A bilateral registration program aimed at ensuring equal rights for the roughly 183,000
Cambodians working illegally in Thailand has resumed after a controversial nine-month
Now, for a 500 baht ($12.50) fee workers will be able to register to work legally
in Thailand for two years, and under full protection of Thai labor laws.
The registration program, which was slated to begin in March 2005, has been stymied
by "technical problems," a Ministry of Labor official said. So far only
77 illegal Cambodian workers have been registered.
Seng Sakda, general director at the Ministry of Labor, said his organization began
processing registrations on November 14 after receiving approval from the Thai Labor
Ministry on October 31. He said the program may take more than six months to complete.
The Cambodian government had arranged for a company to process the registrations
on November 1, but the arrangement was delayed by a Thai partner who wanted to announce
the companies and arrange the accommodation, Sakda said.
He explained that in the past Cambodians had either entered Thailand covertly or
were taken there by illegitimate labor bosses. They then worked in the country illegally
and without recognition from Thai authorities.
"Illegal workers live in fear of arrest by Thai authorities and get underpaid
by their employers," Sakda said.
Sok San, secretary of state at the Ministry of Labor, said that on October 31 the
Cambodian working group went to Bangkok to discuss resuming the registration of Cambodian
laborers in Thailand.
San said that previously there had been many problems for Cambodians who chose to
work in Thailand illegally. Most importantly, they were not recognized as citizens
by their employers and were not allowed legal representation when they had disputes.
Once Cambodian workers are registered in the new program, they will be working legally,
protected by Thai labor laws and ensured proper working conditions.
"It is a great benefit for our workers to have equal rights like Thai workers
and have the right to work in Thailand for two years," San said.
San said most Cambodian laborers work on farms, fishing boats and factories. They
are often underpaid and overworked. Illegal Cambodian labor forces have been documented
in all Thai provinces.
He said Thai workers received a minimum wage of about 7,000 baht ($170) a month,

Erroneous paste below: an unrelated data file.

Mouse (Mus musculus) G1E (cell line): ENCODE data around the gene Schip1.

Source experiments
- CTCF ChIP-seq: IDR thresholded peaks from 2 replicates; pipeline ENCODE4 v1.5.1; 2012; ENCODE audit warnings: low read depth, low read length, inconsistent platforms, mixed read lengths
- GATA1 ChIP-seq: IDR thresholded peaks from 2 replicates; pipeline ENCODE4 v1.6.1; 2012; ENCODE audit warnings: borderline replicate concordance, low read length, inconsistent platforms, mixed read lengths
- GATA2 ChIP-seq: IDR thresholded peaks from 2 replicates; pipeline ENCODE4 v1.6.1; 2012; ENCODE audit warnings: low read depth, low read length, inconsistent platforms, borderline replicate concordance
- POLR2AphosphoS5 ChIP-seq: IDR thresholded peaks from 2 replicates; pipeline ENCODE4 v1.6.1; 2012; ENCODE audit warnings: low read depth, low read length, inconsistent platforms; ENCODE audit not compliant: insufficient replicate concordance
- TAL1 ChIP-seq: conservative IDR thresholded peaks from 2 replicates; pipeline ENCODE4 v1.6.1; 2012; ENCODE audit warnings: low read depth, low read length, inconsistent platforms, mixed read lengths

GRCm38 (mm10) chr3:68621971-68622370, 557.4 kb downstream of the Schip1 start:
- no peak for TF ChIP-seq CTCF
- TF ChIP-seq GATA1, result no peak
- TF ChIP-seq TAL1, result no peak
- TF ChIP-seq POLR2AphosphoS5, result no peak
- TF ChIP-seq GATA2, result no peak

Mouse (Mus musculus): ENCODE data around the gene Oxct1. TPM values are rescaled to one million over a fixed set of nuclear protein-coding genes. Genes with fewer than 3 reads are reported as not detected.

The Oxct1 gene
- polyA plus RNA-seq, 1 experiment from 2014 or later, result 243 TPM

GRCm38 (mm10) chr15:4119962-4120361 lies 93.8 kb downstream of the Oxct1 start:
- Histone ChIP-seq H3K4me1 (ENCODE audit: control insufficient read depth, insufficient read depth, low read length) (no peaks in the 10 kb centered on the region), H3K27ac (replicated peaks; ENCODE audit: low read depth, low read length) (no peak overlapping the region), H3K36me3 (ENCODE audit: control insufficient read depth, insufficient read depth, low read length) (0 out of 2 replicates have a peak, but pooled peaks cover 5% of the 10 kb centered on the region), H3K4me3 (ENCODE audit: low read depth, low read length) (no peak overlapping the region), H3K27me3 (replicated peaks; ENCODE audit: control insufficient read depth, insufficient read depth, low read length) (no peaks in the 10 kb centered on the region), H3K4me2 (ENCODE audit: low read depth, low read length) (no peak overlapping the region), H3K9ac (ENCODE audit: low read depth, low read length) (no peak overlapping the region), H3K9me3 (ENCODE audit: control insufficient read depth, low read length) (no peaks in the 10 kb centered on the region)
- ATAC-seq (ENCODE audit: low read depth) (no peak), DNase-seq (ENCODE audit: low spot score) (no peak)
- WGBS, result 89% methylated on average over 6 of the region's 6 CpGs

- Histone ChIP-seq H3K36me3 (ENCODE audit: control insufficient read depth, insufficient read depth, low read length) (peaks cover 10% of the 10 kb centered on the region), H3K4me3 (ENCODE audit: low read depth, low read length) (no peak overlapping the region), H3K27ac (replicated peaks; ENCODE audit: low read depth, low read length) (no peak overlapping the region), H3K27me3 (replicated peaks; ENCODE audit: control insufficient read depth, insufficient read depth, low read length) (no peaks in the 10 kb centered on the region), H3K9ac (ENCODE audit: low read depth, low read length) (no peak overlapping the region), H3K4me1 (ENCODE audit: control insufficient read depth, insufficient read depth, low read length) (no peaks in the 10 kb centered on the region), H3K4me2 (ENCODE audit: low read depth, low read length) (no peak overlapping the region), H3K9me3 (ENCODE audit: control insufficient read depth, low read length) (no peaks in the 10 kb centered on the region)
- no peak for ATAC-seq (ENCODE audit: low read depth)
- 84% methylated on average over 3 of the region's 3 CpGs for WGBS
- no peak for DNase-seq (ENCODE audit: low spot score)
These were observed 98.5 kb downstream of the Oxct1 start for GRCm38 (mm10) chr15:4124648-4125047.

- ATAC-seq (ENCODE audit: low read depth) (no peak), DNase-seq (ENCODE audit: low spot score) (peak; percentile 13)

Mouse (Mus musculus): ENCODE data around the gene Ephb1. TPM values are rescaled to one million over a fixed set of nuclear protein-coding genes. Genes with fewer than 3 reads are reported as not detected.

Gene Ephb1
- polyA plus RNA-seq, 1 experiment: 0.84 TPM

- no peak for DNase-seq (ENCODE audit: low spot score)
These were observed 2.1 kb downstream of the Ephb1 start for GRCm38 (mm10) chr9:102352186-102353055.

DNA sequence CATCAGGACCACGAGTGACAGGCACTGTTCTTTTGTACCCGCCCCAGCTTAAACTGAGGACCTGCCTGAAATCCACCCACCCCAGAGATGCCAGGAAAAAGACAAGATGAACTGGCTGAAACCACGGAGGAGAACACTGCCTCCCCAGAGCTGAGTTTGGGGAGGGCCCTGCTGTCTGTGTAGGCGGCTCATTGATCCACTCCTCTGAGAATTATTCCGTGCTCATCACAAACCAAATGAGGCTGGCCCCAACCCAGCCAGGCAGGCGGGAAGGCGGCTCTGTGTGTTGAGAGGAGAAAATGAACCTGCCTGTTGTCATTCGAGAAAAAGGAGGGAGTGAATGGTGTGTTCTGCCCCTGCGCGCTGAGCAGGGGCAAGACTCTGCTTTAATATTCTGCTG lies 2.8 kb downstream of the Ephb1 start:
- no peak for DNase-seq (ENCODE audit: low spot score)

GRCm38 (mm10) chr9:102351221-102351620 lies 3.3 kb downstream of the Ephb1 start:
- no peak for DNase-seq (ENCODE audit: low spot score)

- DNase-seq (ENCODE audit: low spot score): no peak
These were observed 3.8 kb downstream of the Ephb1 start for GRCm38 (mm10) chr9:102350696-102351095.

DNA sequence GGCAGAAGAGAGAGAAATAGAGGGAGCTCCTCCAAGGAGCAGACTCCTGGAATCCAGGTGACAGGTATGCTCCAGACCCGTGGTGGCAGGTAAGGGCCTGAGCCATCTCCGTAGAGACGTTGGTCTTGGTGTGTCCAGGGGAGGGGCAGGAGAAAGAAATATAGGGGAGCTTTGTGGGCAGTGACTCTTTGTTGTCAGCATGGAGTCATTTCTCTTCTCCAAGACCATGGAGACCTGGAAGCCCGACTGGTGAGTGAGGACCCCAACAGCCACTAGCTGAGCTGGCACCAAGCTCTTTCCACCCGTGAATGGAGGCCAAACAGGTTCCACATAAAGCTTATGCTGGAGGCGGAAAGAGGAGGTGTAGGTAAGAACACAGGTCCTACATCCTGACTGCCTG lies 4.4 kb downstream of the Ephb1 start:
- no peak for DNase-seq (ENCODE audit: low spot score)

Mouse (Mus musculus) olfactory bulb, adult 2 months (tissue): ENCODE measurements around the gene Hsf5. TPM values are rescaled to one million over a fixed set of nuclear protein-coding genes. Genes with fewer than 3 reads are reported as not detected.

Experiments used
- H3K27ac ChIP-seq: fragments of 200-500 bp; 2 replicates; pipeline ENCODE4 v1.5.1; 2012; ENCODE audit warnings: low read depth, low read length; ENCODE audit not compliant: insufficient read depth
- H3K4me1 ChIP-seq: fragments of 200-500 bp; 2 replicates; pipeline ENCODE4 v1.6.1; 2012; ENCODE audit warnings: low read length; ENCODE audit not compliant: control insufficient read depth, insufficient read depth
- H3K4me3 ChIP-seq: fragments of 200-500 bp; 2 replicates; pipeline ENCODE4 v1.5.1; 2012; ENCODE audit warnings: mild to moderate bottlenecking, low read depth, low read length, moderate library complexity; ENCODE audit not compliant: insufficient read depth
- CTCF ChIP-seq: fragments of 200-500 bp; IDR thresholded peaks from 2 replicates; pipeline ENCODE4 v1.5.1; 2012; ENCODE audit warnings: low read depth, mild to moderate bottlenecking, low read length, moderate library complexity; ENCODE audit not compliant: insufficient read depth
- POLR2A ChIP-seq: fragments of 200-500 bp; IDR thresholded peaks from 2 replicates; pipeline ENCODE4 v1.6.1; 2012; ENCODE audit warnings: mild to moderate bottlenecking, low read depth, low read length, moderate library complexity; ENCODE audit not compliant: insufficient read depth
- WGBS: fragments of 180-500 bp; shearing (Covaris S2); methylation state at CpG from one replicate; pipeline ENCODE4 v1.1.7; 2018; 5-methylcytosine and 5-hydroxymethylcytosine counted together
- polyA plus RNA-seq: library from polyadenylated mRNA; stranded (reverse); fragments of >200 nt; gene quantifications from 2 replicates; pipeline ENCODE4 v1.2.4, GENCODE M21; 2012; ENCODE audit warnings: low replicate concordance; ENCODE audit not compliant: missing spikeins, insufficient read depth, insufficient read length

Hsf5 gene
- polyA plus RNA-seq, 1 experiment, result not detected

but some Cambodian laborers got only 4,000 baht ($97) and most were cheated by their
Songchai Chaipatiyut, First Secretary at the Thai Embassy in Phnom Penh, said the
registration program was meant to be completed by the end of 2005. But, he added,
the process would take time.
"We try to legalize illegal workers in Thailand - who they are or what their
nationalities are - we verify them and they will have the same rights and the protection
as Thai workers," Chaipatiyut said.
He said the Thai government was using the same registration process with Myanmar
and Lao nationals to verify their nationalities and establish what they called a
"temporary passport" for workers. According to Chaipatiyut, the negotiations
between Thailand and Myanmar, which has the most illegal workers in Thailand, is
far behind the negotiations with Cambodia and Laos.
Pich Saran, Poipet immigration police chief, said about 4,000 to 5,000 Cambodians
cross the Poipet border each day. They enter Thailand in the morning and return in
the evening. Some work as laborers and others operate shops in Thai markets.
Saran said hundreds of people slip into Thailand to work illegally, but when they
are caught they are arrested by Thai soldiers. After a period of detention they are
usually returned to Cambodia.
A daily return worker and Poipet resident, Eath Savay, 20, works in a shoe factory
two kilometers inside the Thai border. He said that although he could find a job
in Cambodia, it was easier to find work in Thailand.
"I like my boss in Thailand," he said.
* (Additional reporting by Markus Bernsen)